J Med Assoc Thai 2012; 95 (9):29

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Minimally Invasive and Standard Total Knee Arthroplasty Result in Similar Clinical Outcomes at a Minimum of Five-Year Follow-Up
Unnanuntana A Mail, Pornrattanamaneewong C , S. Mow C

Background: Although a minimally invasive total knee arthroplasty (MIS-TKA) fails to show superior short-term clinical results over a standard technique, the longer-term outcomes remain unknown.
Objective: Evaluate the intermediate clinical outcomes of MIS-TKA, comparing to those of standard technique.
Material and Method: The authors retrospectively collected data from the patients who underwent uncomplicated total knee arthroplasty between March 2004 and December 2005. Patients with a body mass index (BMI) over 30 kg/m2 or with severe deformity and those who required a complex surgical procedure were excluded. Patients were divided into 2 groups based on the surgical approach: 27 patients (31 knees) and 26 patients (33 knees) for the MIS-TKA and standard TKA, respectively. Pre- and perioperative data were collected. Clinical and functional outcomes were followed-up to a minimum of 5 years.
Results: The means follow-up in the MIS- and standard TKA groups were 73 and 74 months, respectively. Pre- and perioperative data did not show any differences between the two groups except for more females and lower BMI in the MISTKA group. At 2- and 5-year post-operative follow-up, the knee society pain and functional scores improved significantly in both groups (p <0.001). There were no differences in the postoperative alignment, range of motion and the knee society scores between MIS- and standard TKA. In addition, post-operative complications were similar in both groups (2 manipulations under anesthesia and 1 traumatic rupture of patellar tendon in each group).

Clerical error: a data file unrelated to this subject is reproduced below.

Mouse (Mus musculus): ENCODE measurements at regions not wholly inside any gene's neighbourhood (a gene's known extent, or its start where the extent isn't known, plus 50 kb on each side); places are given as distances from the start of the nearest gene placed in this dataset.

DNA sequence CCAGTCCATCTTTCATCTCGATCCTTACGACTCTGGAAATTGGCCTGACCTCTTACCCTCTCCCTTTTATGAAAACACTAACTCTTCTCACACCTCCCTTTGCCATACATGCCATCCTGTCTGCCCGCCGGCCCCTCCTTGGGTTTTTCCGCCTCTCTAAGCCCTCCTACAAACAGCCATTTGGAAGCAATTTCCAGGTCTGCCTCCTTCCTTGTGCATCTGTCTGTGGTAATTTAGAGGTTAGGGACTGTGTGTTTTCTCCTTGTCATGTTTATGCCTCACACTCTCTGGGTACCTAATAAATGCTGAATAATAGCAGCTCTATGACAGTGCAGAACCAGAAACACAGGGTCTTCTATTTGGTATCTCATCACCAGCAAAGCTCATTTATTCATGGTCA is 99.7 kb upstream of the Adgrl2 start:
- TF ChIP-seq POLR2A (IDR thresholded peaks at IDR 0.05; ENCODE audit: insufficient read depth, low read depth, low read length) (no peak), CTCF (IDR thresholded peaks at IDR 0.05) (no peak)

Conclusion: The present study showed that there were no differences in the intermediate-term post-operative function between MIS-TKA and standard TKA in a well-selected patient population. Thus, orthopedic surgeons should not compromise their surgical exposure by using small and unfamiliar surgical technique. Since MIS-technique may increase the postoperative complication rate, a long-term study to evaluate the results of MIS-TKA is still needed.

Keywords: Minimally invasive surgery (MIS), Total knee arthroplasty, Clinical outcome, Intermediate-term result